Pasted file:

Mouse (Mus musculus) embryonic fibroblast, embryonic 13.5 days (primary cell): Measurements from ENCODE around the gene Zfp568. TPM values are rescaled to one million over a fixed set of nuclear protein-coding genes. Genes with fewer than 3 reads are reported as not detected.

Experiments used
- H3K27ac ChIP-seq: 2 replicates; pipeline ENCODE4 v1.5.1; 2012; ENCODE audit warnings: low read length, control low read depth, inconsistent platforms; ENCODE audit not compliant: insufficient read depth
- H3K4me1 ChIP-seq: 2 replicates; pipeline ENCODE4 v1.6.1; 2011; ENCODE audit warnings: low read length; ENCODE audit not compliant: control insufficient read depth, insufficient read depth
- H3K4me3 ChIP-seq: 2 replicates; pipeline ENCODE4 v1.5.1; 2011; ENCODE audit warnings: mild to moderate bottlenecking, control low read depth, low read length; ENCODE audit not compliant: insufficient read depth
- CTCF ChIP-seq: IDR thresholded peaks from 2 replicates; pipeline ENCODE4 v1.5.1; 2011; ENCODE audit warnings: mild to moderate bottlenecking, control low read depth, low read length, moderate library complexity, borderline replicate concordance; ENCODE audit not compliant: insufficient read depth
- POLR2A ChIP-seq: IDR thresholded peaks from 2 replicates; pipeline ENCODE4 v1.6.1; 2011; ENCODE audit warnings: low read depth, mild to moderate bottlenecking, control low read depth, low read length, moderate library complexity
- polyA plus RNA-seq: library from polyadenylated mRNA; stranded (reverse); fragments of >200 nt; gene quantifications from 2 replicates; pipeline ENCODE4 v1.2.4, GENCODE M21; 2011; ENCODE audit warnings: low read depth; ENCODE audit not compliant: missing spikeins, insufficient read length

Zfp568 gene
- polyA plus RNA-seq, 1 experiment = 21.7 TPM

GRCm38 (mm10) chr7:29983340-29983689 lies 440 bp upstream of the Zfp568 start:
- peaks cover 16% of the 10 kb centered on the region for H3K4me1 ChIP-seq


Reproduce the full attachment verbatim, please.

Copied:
Mouse (Mus musculus) embryonic fibroblast, embryonic 13.5 days (primary cell): Measurements from ENCODE around the gene Zfp568. TPM values are rescaled to one million over a fixed set of nuclear protein-coding genes. Genes with fewer than 3 reads are reported as not detected.

Experiments used
- H3K27ac ChIP-seq: 2 replicates; pipeline ENCODE4 v1.5.1; 2012; ENCODE audit warnings: low read length, control low read depth, inconsistent platforms; ENCODE audit not compliant: insufficient read depth
- H3K4me1 ChIP-seq: 2 replicates; pipeline ENCODE4 v1.6.1; 2011; ENCODE audit warnings: low read length; ENCODE audit not compliant: control insufficient read depth, insufficient read depth
- H3K4me3 ChIP-seq: 2 replicates; pipeline ENCODE4 v1.5.1; 2011; ENCODE audit warnings: mild to moderate bottlenecking, control low read depth, low read length; ENCODE audit not compliant: insufficient read depth
- CTCF ChIP-seq: IDR thresholded peaks from 2 replicates; pipeline ENCODE4 v1.5.1; 2011; ENCODE audit warnings: mild to moderate bottlenecking, control low read depth, low read length, moderate library complexity, borderline replicate concordance; ENCODE audit not compliant: insufficient read depth
- POLR2A ChIP-seq: IDR thresholded peaks from 2 replicates; pipeline ENCODE4 v1.6.1; 2011; ENCODE audit warnings: low read depth, mild to moderate bottlenecking, control low read depth, low read length, moderate library complexity
- polyA plus RNA-seq: library from polyadenylated mRNA; stranded (reverse); fragments of >200 nt; gene quantifications from 2 replicates; pipeline ENCODE4 v1.2.4, GENCODE M21; 2011; ENCODE audit warnings: low read depth; ENCODE audit not compliant: missing spikeins, insufficient read length

Zfp568 gene
- polyA plus RNA-seq, 1 experiment = 21.7 TPM

GRCm38 (mm10) chr7:29983340-29983689 lies 440 bp upstream of the Zfp568 start:
- peaks cover 16% of the 10 kb centered on the region for H3K4me1 ChIP-seq